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Reference Point: Measuring and Managing Performance in Organizations

Don Gray recommends Measuring and Managing Performance in Organizations by Robert D. Austin. The book is not a five-step program toward measurement success; instead, it gives an in-depth look at what makes or breaks measurement systems. The book presents information in an intuitive way; if you understand algebra and simple logic, you will understand what Austin is presenting.

Don Gray's picture Don Gray
On the Cost of Quality

Technical Editor Brian Lawrence explains four types of costs of quality: prevention, appraisal, internal failure, and external failure.

Brian Lawrence's picture Brian Lawrence
Know Thy User

Testing, in its broadest sense, means ensuring that your visionaries and programmers are creating a helpful product that people will actually use. As the two authors of this installment of Bug Report illustrate, understanding how those users will operate your application is more than an exercise in empathy; it's a simple key to avoiding some real usability meltdowns.

Brian Marick's picture Brian Marick
Houston, We Have a Problem

Errors start with individuals, and a primary job of testers/QA people is to prevent those errors in the first place. But an equally important part of the job is to find them once they are there, understanding that errors will happen. Jon Hagar asks, "What can we do personally, above and beyond the normal day-to-day jobs that we testers and developers have?"

jon hagar's picture jon hagar
Network Testing with Shunra's STORM

STORM is a software-driven combination of hardware and software that recreates multiple, real-life, WAN links in terms of bandwidth limitations, packet loss, latency, jitter, and more–all in a local area network (LAN) lab. By providing a test bed that brings the WAN into a controlled and repeatable LAN environment, we can test and evaluate the performance and robustness of IP applications or devices before wide-scale deployment, or compare new technologies before field testing.

Ron Ioszpe's picture Ron Ioszpe
Developing Your Professional Network

Do you shudder at the thought of having to learn social etiquette in order to manage your professional network? Networking rituals do have to evolve to fit with new communication mechanisms. But the workings of the human psyche haven't changed, and you still need to learn the skills that are necessary to develop a network that can bolster your career.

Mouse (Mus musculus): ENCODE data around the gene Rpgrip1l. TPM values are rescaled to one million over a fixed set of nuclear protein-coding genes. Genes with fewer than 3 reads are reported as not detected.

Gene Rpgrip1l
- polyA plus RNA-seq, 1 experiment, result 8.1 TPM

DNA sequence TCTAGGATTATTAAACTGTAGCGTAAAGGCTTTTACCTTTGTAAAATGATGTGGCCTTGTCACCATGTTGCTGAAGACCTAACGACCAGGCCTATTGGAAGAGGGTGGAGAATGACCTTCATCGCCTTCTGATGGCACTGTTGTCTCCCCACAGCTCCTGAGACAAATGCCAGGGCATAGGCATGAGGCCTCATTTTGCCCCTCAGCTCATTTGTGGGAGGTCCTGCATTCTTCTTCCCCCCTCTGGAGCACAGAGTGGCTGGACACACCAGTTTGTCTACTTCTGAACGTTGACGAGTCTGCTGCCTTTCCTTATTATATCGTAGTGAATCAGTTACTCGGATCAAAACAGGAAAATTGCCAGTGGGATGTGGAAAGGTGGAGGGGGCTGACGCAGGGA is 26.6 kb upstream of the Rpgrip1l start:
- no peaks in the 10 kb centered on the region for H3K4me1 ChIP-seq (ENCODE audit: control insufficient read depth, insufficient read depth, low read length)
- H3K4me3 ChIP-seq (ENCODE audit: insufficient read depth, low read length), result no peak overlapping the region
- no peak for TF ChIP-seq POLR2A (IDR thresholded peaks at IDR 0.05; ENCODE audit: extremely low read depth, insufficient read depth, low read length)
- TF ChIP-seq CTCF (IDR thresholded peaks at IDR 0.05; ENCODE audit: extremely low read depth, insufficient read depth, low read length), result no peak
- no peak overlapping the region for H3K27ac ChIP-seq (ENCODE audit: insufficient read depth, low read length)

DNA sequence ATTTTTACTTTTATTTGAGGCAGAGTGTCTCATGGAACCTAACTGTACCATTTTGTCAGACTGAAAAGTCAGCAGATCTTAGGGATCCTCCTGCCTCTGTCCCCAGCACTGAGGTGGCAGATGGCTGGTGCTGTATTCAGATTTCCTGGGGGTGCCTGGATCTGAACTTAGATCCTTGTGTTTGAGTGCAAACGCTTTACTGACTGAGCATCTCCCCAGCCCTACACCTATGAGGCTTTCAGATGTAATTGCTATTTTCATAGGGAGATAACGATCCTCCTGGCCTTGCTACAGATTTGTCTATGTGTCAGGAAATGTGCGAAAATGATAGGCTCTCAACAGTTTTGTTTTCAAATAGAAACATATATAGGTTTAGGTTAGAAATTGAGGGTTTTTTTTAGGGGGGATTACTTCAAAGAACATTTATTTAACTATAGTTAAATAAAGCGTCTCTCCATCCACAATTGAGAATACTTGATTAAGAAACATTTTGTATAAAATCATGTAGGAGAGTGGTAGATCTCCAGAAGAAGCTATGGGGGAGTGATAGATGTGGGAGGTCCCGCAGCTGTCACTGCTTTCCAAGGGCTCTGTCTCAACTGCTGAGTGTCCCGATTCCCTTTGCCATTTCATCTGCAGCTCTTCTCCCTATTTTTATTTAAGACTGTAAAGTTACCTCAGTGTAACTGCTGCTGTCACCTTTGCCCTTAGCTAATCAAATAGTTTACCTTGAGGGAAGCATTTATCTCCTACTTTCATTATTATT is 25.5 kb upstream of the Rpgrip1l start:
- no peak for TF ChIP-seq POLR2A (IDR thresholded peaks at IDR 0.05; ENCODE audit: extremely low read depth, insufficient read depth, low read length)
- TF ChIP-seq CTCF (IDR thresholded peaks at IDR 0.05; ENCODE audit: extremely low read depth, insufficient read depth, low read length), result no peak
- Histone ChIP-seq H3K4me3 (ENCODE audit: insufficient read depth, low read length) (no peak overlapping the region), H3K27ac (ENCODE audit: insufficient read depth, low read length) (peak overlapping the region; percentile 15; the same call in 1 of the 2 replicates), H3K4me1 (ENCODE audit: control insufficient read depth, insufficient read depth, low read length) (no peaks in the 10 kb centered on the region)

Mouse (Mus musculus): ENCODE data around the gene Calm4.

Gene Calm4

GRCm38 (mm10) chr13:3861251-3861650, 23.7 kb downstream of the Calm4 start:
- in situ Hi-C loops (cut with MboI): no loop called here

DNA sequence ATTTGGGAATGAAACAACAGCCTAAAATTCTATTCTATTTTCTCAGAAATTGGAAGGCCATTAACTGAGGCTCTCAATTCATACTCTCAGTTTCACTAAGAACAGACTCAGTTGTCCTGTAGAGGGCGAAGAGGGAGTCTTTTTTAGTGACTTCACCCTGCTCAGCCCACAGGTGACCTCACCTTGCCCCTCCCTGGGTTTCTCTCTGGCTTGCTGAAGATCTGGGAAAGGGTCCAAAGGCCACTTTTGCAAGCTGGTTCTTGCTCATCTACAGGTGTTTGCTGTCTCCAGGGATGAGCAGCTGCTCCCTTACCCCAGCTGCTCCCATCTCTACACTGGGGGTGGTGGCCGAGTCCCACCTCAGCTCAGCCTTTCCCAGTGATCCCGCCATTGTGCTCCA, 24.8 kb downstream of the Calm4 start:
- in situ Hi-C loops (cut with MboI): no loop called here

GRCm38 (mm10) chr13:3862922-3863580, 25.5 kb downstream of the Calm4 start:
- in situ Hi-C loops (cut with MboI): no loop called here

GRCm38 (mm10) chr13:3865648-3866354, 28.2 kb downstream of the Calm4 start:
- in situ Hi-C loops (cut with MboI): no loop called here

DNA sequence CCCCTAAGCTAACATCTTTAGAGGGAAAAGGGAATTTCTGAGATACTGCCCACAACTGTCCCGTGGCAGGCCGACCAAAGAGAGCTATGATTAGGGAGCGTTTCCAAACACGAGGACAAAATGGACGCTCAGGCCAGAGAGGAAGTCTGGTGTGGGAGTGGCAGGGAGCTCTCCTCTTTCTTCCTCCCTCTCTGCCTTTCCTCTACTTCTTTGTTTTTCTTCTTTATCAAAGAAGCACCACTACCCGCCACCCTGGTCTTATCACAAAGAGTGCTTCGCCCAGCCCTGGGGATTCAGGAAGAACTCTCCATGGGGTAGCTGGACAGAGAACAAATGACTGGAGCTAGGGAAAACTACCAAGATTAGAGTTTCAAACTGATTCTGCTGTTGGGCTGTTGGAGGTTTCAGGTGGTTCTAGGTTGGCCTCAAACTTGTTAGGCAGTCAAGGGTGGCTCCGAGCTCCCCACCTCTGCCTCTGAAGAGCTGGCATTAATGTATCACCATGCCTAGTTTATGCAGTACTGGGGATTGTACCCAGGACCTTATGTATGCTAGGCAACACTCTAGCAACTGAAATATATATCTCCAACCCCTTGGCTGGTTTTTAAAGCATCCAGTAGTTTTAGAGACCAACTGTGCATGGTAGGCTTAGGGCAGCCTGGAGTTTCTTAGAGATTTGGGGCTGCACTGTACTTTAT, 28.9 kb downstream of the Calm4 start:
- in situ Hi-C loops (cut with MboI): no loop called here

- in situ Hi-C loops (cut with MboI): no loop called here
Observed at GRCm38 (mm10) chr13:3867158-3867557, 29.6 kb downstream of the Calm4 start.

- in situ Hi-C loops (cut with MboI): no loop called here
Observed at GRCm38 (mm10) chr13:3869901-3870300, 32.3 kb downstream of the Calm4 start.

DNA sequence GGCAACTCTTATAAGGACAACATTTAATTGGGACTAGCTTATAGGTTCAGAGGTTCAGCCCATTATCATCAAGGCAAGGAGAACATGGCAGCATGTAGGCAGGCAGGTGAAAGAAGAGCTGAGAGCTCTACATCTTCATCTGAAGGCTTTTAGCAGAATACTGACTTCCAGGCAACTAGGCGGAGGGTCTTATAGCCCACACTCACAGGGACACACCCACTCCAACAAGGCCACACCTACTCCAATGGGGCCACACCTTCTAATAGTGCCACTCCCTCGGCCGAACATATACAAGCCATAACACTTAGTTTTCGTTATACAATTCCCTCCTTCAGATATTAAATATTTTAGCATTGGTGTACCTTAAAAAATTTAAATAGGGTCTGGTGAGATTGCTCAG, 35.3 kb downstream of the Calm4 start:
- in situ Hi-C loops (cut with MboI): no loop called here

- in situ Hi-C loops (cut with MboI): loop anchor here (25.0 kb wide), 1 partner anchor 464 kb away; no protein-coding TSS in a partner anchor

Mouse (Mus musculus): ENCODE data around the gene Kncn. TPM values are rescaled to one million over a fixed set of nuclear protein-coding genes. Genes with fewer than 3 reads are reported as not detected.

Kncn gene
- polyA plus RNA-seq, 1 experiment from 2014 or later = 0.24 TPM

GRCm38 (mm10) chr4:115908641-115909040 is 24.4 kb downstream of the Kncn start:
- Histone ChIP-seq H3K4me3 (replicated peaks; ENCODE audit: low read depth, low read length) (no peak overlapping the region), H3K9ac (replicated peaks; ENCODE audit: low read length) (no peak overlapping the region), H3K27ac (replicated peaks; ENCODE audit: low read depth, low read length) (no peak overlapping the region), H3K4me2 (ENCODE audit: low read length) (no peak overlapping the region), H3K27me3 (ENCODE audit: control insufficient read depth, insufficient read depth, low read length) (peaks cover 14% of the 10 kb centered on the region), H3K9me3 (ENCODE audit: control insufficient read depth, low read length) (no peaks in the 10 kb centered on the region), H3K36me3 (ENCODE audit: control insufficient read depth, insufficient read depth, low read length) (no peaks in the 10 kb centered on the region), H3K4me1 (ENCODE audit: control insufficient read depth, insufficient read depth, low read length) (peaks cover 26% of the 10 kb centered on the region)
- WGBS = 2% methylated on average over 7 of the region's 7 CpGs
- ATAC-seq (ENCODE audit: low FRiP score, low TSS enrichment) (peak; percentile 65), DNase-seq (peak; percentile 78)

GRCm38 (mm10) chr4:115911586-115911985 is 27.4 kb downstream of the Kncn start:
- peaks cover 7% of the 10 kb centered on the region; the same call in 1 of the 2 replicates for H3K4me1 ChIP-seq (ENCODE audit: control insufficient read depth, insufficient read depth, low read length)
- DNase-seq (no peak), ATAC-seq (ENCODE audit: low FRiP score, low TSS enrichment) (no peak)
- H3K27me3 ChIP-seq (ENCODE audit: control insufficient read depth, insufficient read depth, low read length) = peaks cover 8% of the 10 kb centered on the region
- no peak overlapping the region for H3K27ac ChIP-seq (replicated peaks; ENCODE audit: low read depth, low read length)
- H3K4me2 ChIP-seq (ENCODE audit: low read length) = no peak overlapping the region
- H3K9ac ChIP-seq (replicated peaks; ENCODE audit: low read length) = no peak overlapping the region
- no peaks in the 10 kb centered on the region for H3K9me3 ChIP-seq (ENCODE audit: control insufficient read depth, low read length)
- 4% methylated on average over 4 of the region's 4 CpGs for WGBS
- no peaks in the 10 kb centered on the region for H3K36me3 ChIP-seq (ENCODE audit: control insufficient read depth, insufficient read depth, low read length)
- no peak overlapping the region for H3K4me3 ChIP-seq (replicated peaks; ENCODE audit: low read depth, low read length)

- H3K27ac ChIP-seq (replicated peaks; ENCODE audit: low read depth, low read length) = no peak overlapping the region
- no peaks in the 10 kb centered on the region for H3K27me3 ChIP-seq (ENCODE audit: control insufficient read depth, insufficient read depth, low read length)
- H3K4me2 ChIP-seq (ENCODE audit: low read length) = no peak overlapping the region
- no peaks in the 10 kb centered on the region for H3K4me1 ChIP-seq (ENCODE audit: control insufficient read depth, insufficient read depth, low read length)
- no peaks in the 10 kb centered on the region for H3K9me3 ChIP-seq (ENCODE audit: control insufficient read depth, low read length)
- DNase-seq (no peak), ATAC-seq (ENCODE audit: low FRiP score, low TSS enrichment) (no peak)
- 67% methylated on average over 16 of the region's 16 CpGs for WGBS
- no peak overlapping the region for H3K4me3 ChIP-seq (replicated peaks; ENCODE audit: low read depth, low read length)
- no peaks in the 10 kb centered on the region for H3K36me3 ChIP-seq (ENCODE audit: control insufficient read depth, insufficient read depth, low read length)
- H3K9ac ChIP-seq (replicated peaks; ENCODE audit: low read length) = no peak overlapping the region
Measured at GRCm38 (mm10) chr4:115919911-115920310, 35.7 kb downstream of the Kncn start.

Danny R. Faught's picture Danny R. Faught
The Power Loss Trap

In order to be effective, Testing must co-exist on a level playing field with Development and Project Management. It cannot be subservient to them. A test lead's authority on a project springs from his or her projected sense of self-confidence in the role, and the Power Loss Trap undermines this authority. Here are a few commonsense ways to protect yourself.

Matt Leahy's picture Matt Leahy
Beyond Belief

Technical Editor Esther Derby talks about how unconscious beliefs, filters, and maps influence the way we react to situations and the conclusions we reach.

Esther Derby's picture Esther Derby
Thinking About Thinking

Esther Derby recommends The Logic of Failure and The Thinking Manager's Toolbox. Both authors share the same goal: helping you be a better problem solver. They stress the importance of recognizing the situation you're in, choosing an appropriate problem-solving strategy, and having the right thinking tools.

Esther Derby's picture Esther Derby
I am a Bug, and Refactoring

Our editors recommend the books I am a Bug (a children's book written by a software development manager and tester to explain his job to his children) and Refactoring: Improving the Design of Existing Code (by Martin Fowler, with contributions by Kent Beck, John Brant, William Opdyke, and Don Roberts).

Brian Marick's picture Brian Marick

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